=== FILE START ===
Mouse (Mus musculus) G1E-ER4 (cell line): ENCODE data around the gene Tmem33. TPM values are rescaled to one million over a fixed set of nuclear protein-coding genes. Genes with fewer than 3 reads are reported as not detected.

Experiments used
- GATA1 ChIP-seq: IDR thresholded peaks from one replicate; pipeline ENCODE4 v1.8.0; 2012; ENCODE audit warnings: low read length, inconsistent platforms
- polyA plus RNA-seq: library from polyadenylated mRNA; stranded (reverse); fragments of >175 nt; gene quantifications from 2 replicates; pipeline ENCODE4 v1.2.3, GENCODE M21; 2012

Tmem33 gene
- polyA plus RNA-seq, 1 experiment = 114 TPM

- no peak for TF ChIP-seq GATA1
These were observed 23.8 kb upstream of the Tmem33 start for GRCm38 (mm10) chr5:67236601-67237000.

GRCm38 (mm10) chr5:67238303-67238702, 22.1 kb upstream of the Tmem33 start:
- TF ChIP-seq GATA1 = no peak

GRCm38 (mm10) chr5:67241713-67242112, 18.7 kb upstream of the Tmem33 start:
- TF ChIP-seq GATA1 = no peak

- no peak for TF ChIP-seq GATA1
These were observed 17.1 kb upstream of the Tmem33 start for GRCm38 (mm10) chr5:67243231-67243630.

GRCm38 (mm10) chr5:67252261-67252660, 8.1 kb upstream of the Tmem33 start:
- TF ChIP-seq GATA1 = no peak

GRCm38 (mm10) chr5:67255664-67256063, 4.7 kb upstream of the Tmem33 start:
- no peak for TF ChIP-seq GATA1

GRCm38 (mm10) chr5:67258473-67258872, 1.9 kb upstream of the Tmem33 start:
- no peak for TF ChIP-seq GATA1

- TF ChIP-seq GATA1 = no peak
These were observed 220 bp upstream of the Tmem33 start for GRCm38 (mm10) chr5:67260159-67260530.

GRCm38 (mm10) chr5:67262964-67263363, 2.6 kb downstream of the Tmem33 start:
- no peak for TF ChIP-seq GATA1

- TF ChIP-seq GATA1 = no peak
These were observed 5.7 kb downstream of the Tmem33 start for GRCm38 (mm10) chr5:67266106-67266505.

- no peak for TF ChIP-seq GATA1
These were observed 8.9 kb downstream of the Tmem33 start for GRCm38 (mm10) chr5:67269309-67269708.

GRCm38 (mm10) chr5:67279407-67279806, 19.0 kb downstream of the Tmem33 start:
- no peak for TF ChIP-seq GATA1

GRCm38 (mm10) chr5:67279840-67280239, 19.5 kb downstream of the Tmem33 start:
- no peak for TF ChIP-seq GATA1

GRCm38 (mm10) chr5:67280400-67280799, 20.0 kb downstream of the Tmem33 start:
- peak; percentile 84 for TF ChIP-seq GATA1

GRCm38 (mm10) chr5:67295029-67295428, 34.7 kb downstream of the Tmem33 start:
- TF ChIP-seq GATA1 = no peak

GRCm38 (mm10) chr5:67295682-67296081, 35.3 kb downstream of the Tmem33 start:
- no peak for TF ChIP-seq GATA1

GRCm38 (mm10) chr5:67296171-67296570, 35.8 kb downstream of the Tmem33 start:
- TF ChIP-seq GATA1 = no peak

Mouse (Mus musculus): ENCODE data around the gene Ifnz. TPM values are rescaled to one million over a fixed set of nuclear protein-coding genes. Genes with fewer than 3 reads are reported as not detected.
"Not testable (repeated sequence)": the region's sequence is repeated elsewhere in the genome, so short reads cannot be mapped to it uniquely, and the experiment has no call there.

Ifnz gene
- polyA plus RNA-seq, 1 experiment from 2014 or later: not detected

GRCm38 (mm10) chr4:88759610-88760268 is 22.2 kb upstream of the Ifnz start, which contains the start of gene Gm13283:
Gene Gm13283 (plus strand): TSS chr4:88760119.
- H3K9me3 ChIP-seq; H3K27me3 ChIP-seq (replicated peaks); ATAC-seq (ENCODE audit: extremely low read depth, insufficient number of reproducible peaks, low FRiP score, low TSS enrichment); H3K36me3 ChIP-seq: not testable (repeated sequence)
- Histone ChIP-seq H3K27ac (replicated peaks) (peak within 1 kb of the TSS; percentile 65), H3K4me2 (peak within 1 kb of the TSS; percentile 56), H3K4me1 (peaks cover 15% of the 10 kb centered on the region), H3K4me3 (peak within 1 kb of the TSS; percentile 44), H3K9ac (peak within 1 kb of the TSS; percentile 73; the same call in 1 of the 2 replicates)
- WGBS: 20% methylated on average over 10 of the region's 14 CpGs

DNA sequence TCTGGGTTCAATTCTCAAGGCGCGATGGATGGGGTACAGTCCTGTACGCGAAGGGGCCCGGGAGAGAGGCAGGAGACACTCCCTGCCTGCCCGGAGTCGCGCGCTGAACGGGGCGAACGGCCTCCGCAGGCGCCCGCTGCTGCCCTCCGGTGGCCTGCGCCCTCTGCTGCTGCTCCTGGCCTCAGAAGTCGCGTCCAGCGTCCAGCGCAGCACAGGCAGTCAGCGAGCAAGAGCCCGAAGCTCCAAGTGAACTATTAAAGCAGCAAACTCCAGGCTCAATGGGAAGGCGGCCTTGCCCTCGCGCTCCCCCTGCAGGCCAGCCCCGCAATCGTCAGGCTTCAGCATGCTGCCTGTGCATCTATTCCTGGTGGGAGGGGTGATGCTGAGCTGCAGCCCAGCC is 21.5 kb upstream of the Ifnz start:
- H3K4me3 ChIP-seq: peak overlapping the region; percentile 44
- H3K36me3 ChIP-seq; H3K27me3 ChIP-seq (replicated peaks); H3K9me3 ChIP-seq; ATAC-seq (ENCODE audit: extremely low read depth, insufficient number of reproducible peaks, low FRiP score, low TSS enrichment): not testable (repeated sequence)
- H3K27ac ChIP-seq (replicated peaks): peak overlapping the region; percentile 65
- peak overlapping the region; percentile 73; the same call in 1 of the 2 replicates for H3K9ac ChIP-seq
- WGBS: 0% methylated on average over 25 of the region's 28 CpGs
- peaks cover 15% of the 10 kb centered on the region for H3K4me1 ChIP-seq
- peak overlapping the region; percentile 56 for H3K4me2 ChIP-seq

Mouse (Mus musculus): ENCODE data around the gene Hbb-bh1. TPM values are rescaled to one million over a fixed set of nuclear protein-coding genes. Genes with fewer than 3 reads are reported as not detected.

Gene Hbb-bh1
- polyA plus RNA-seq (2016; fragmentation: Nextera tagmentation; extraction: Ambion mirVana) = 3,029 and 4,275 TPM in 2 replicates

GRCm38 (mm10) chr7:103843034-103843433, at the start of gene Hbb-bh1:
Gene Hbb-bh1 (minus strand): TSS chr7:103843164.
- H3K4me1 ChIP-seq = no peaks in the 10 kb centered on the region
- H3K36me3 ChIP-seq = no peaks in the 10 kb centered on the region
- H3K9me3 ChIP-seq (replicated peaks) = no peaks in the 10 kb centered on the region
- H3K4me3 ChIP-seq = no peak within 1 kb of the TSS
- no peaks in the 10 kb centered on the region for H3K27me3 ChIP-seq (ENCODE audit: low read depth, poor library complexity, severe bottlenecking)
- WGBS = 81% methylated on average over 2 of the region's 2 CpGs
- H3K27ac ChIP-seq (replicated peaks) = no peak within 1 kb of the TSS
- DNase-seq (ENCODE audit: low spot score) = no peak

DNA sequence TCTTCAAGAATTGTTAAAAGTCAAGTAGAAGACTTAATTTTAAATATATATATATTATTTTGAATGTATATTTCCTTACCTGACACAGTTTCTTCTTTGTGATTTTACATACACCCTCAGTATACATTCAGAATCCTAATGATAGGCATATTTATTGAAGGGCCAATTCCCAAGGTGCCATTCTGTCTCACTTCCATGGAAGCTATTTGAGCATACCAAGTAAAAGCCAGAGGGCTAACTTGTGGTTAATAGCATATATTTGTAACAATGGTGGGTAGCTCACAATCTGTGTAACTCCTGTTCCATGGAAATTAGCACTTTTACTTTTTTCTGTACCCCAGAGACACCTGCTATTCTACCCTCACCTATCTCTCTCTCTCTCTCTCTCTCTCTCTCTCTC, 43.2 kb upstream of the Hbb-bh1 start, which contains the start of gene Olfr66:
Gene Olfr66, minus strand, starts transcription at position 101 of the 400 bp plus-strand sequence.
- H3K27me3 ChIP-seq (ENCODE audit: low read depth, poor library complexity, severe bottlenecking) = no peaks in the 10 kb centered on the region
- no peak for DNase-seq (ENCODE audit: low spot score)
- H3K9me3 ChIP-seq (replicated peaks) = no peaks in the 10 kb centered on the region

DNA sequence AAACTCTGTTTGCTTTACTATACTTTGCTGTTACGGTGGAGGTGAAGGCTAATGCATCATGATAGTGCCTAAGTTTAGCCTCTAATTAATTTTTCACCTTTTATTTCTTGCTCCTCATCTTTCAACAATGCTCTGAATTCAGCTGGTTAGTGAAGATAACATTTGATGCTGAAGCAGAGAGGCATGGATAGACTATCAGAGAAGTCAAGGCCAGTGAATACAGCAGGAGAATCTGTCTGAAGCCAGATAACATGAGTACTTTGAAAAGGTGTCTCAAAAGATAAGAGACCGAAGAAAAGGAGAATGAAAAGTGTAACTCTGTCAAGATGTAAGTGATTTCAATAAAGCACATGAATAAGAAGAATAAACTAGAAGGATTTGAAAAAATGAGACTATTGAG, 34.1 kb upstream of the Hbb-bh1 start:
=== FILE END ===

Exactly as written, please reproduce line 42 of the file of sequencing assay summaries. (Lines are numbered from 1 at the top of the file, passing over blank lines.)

"Not testable (repeated sequence)": the region's sequence is repeated elsewhere in the genome, so short reads cannot be mapped to it uniquely, and the experiment has no call there.